Susan Baker

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Dr. Susan Baker...

Portland DSA

In 1983 Susan Baker was a member of Portland Democratic Socialists of America.[1]

"Support Bill Ayers"

In October 2008, several thousand college professors, students and academic staff signed a statement Support Bill Ayers in solidarity with former Weather Underground Organization terrorist Bill Ayers.

In the run up to the U.S. presidential elections, Ayers had come under considerable media scrutiny, sparked by his relationship to presidential candidate Barack Obama.

We write to support our colleague Professor William Ayers, Distinguished Professor of Education and Senior University Scholar at the University of Illinois at Chicago, who is currently under determined and sustained political attack...
We, the undersigned, stand on the side of education as an enterprise devoted to human inquiry, enlightenment, and liberation. We oppose the demonization of Professor William Ayers.

Susan Baker signed the statement[2].

Health Care for America Now (HCan)

As of Sept 2009 Susan Baker was Vermont state contact [3]for Health Care for America Now, representing Vermont PIRG (USAction).

Single-payer health care system touted

150 rally in support of concept at regional forum at UVM By Nancy Remsen Burlington Free Press March 18, 2009'

Dr. John Walsh, a neuroscience researcher from Worcester, Mass., stood Tuesday with 150 other sign-carrying supporters of government-financed health care outside the building where 400 invited guests would attend a regional health care reform forum sponsored by the Obama White House. Walsh passed out yellow fliers that denounced President Barack Obama for failing to live up to promises to consider a Canadian-style health insurance system. “Single payer is the choice in the polls,” Walsh declared.

Sandy Eaton of Quincy, Mass., and a member of the Massachusetts Nurses Association, came to the only forum scheduled for the Northeast to add his voice to those demanding that national policymakers weigh the merits of a government-financed system when they discuss reform options. “Let’s make sure there is a fair and legitimate comparison,” Eaton said.

Rebecca Elgie, a retired teacher, traveled six hours from Ithaca, N.Y., because she has made advocacy for a single-payer system her cause. Three years ago she walked 400 miles across her state to raise awareness about the need for a better way to pay for health care. Elgie said, “The employee-based system has outlived its usefulness.”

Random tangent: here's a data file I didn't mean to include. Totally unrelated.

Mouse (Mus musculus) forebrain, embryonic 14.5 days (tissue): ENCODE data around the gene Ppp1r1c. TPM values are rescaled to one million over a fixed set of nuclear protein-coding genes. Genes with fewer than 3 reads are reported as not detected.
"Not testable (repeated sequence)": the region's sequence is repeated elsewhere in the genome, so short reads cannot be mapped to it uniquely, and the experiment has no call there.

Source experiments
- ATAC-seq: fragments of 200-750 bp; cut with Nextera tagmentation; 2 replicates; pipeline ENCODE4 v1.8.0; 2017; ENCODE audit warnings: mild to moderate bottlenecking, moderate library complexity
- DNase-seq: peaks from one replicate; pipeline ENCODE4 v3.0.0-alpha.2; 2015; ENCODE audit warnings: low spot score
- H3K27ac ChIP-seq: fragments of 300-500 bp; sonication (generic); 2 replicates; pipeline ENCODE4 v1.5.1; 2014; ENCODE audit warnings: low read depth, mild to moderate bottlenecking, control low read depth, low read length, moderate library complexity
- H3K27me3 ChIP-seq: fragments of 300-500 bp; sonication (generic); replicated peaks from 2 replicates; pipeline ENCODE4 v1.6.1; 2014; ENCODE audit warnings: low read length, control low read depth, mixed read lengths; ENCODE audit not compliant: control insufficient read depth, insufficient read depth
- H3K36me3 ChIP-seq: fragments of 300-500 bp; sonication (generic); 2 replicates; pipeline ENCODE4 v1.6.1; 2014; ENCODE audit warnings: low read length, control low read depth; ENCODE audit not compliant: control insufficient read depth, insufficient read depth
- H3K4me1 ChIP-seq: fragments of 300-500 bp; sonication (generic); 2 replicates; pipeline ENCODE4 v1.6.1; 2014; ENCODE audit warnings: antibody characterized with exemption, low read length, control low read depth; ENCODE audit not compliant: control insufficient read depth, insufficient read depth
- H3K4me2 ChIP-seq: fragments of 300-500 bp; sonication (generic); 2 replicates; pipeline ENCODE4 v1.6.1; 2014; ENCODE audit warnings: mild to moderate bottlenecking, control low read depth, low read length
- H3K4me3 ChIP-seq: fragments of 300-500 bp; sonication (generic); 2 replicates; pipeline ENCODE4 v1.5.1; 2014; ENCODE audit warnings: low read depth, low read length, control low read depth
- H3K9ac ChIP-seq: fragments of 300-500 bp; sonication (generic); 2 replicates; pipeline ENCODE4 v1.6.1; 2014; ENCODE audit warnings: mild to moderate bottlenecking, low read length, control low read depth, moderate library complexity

The rally greeted the invited guests as they strolled toward the Davis Center at the University of Vermont under a bright blue sky. “They need to know there is enough support for people to drop everything and come here to support single payer,” said Dr. Deb Richter, a Montpelier family physician and prime force in the single-payer movement in Vermont.

Barack Obama is with us,” Richter told the rally participants. “President Obama is in a leaky boat out there in an ocean surrounded by sharks. We can’t expect President Obama to stick his toe in the water. He needs our help. That is why we are here today.”

Many at the rally were sure single-payer advocates would be ignored during the forum, even though some, including Richter, had tickets. But Gov. Deval Patrick of Massachusetts, who co-hosted the forum with Gov. Jim Douglas of Vermont, didn’t duck the topic. He put a spotlight on it.

“Is there one way?” Patrick asked the audience. “Should we have a couple of different ways or should we have a national template? Let’s talk a little about single payer.”

Richard Slusky, chief executive at Mount Ascutney Hospital in Windsor, described himself as a single-payer advocate, but added, “It doesn’t have to be an absolute, government-run system. We can have a system that involves the private sector.”

Susan Baker of the Vermont Public Interest Research Group said, “People want choice.” She said a publicly financed health insurance option should be available to anyone, not just those with low income.

Patrick called on Richter, who sat in a front row in her white coat. Noting the administrative burden that physicians face dealing with dozens of health insurance payers, Richter asked, “Why would we even need private insurance?”

Jim Hughes, a retired physician from West Fairlee, observed the sky didn’t fall when Patrick, a politician, dared to say the words “single payer.”

“We ought to talk about it,” Patrick said.

Nancy-Ann DeParle, director of the White House Office of Health Reform, offered a cautionary note about a single-payer system. She asked how many in the audience had health insurance, and then asked, “How many people would want to change what they have? That is one thing we have to keep in mind.”

“What will you do for the next generation?” asked Bronwyn Fleming-Jones, a University of Vermont senior worried about how she will pay for health insurance after she graduates in two months.

Will reform consider the importance of home health care? asked Gary Sheehan, president of Cape Medical Supply.

Ira Byock, director of palliative care at Dartmouth-Hitchcock Medical Center, urged policymakers to “focus on people, not patients and think beyond the silo of the health care budget.”

DeParle and the two governors will report to Obama about the forum. Three more forums are scheduled in other areas of the country. DeParle said she was learning information about programs that work, ideas that should be tried and political strategy to win support for change.

“You have two governors here who figured out how to get that support,” DeParle said.

“It took a very broad coalition to come together to design health care reform in Massachusetts and they have stayed together,” Patrick said. He added, it also took a realization “that there were other choices than the two choices on the table — the perfect solution and no solution at all.”[4]